Framework plans will see most Chicago Public Schools students go to school twice a week and learn online other weekdays. District and city officials are asking parents to provide feedback through an online survey.
"This model allows many of our students to reap the benefits that they can only achieve through in-school instruction in front of a highly qualified teacher," said district CEO Janice Jackson at a Friday news conference.
"In order to ensure proper social distancing, the majority of our kindergarten through 10th grade students will split their time between learning at home and learning at school, but we are also differentiating the amount of in-person instruction for students based on age and developmental needs."
"If a student is scheduled to learn in-person on any given day, before they even leave their home they will be required to complete a health screener before showing up to school," she continued. "At the beginning of the school day, we will stagger start times to minimize contact. Students will be assigned to 'pods,' or groups, with no more than 15 students at a time, and these pods will stay together with the same group of teachers throughout the entire school year."
Grouping students together in a cohort has been used as a contact tracing mechanism elsewhere: if a pod member gets infected, it will be easier to track and contain its spread given students' quantified contacts, and the pod would be quarantined for 14 days. Pods, which will come to school two days a week, will have their own assigned classroom, in which students will have their own assigned seating.
All will be required to wear masks all day — Jackson said adults underestimate how quickly children adapt to changes and that children in other countries that have reopened schools have been able to wear masks — with scheduled trips to the bathroom to wash hands. Lunchrooms and gymnasiums will be regularly disinfected.
Pre-kindergarten, English language-learning, career and technical program, and special needs students will go to school every day, but most high school juniors and seniors will do remote learning most of the time, "due to the complexity of their schedules and our inability to keep the pods stable at a high school level, because their schedules differ greatly," Jackson said.
CPS has also purchased 1.2 million face coverings and tens of thousands of thermometers, containers of sanitizing wipes and hand sanitizer.
"We're preparing to take extraordinary steps because the benefits of learning in person are so profound," Jackson said. "But let me be clear: there is no replacing a loving teacher and learning with your friends. We know that there are many academic benefits to having in-person school, but let us not forget the many social and emotional benefits for students when they engage in a positive learning environment."
The framework as proposed, she said, is a jumping-off point, asking for parental input before they make decisions for their children.
"I want to take this opportunity to make it clear to every parent up front that there will be options for you," Mayor Lori Lightfoot said. "This is a framework to serve as a jumping-off point for the next stage of engagement with the entire school community," promising district-community engagement will continue in the next two weeks.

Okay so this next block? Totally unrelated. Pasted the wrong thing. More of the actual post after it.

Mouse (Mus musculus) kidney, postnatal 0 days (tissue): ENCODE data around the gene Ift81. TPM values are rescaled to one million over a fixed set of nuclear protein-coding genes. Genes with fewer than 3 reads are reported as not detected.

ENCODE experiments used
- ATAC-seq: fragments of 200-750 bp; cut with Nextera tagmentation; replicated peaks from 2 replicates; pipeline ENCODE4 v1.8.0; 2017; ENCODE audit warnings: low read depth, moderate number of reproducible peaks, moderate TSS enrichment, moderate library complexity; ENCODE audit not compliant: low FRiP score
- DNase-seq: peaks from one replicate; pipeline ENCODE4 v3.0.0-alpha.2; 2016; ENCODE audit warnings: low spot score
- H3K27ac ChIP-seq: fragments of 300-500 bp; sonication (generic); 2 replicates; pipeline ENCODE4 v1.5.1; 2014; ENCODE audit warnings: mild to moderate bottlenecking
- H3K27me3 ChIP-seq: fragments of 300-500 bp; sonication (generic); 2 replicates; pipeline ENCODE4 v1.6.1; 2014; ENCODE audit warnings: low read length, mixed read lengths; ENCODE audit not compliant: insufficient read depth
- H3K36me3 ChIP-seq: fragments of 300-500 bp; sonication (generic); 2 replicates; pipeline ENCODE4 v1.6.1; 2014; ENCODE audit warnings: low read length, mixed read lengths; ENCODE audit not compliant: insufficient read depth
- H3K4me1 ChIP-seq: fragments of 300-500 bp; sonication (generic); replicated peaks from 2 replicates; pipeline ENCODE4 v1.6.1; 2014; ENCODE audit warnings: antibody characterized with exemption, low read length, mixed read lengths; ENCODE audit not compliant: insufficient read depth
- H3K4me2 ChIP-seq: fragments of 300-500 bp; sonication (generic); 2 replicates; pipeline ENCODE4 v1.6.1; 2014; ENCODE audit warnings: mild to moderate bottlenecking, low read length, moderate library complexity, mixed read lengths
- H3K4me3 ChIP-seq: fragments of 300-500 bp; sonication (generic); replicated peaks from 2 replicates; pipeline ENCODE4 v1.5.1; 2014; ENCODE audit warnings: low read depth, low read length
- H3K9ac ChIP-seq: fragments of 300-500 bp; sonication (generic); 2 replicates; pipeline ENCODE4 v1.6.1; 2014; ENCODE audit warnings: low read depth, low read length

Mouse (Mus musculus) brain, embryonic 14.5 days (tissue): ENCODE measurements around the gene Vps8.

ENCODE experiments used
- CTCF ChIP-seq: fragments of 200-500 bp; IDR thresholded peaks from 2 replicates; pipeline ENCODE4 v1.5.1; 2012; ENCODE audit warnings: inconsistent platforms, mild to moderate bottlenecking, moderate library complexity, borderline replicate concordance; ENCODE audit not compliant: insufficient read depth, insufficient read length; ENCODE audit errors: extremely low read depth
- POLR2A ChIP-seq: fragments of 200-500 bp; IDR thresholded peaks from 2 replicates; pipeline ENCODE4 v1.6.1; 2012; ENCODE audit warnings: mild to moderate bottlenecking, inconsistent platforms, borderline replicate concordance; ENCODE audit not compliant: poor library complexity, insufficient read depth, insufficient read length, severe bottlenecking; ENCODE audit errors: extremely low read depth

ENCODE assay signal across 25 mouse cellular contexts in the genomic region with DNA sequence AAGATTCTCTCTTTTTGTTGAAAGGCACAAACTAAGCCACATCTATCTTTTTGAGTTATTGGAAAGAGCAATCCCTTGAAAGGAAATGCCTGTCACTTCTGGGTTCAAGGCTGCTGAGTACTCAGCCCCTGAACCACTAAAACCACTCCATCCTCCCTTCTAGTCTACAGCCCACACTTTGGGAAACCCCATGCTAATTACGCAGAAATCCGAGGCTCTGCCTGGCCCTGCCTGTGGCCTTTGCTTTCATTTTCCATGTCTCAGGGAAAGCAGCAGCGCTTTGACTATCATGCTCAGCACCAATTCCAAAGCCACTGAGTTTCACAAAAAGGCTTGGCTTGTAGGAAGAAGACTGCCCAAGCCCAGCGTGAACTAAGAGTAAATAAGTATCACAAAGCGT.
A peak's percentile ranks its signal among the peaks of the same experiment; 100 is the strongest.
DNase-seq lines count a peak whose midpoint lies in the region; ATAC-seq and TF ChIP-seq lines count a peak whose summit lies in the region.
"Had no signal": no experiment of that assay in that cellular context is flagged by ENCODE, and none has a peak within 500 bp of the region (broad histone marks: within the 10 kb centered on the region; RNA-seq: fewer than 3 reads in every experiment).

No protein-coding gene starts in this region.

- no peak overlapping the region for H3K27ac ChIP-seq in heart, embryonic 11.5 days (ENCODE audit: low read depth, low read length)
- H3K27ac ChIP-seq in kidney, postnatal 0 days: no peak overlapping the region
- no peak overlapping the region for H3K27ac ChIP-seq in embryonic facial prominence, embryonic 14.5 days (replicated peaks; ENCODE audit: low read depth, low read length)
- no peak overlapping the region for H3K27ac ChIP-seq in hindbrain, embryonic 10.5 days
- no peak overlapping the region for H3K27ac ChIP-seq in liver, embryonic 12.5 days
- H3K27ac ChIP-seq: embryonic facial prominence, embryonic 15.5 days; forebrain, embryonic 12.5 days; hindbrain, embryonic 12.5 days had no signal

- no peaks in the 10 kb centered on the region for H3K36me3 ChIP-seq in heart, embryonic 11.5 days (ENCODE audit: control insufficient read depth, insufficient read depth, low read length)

Public Health Commissioner Allison Arwady, a pediatrician, said her department supports plans for a hybrid education structure given the broad, current control of the disease in Chicago, though the acknowledged rising case counts and that the pandemic's end is "many, many, many months" off.
If local data worsens, Arwady said the Department of Public Health would recommend that in-person learning stop. "But right now," she said, "for so many reasons, we are pleased to be talking about school this fall." And if the circumstances necessitate all-remote or improve to allow all in-person education, the framework includes those contingencies, she said.
"The reality is that no place, no situation in or out of school that includes any interaction with other people is entirely risk-free from COVID," she said. "Kids need interaction for healthy development; young children in particular just do not learn as well through screens. So the most important thing is that any plan for in-person classroom education have as many precautions in place as possible … as well as solid plans that would limit the spread of COVID when the inevitable cases are detected."
While Lightfoot said she is not afraid of another strike happening, the Chicago Teachers Union has come out strongly against reopening school buildings. “We stand for a safe and equitable reopening of the schools, but today COVID-19 cases are soaring instead of dissipating,” said CTU President Jesse Sharkey in a statement. “There is simply no way to guarantee safety for in-school learning during an out-of-control pandemic—and that means we must revert to remote learning until the spread of this virus is contained.”
"The decision by the mayor and CPS to expend time, energy, and money on a plan to reopen school buildings rather than prepare to make full remote learning more rewarding is irresponsible," a Friday statement read.
"This will inevitably place students and educators at risk of exposure. In a school district where 8 out of 10 students come from Black and Latinx communities that have been hardest hit by the pandemic, the decision to return children and educators to the classroom has the potential to further enflame the pandemic in our city."